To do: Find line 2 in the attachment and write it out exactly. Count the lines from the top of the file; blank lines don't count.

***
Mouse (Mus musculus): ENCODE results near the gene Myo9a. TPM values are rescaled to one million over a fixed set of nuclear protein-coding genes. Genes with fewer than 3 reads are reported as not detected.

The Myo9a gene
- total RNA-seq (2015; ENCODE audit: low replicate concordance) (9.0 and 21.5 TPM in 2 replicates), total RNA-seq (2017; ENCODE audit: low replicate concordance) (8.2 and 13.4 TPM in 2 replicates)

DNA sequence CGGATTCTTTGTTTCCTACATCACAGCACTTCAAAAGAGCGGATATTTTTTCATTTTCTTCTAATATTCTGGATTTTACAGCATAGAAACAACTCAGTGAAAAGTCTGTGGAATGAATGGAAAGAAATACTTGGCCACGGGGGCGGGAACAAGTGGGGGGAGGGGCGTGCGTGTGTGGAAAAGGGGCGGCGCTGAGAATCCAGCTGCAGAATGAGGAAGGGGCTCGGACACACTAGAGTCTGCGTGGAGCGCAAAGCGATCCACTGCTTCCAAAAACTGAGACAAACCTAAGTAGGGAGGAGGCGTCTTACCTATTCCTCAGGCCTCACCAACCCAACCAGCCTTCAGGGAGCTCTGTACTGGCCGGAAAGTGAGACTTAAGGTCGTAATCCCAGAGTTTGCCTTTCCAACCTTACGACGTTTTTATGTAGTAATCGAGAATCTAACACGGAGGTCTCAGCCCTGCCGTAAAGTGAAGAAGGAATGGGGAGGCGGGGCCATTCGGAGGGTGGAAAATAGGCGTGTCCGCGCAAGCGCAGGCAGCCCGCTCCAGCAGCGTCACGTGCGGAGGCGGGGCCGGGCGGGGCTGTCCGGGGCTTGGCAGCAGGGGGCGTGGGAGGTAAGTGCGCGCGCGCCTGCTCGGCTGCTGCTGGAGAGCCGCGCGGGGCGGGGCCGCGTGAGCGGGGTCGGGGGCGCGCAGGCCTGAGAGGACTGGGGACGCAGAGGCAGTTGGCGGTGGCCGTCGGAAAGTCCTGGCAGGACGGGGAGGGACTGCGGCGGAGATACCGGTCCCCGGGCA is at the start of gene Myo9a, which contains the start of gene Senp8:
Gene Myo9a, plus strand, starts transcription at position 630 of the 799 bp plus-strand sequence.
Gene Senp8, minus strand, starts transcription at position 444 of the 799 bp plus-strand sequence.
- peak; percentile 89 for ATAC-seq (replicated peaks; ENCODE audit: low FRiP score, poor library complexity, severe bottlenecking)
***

The Myo9a gene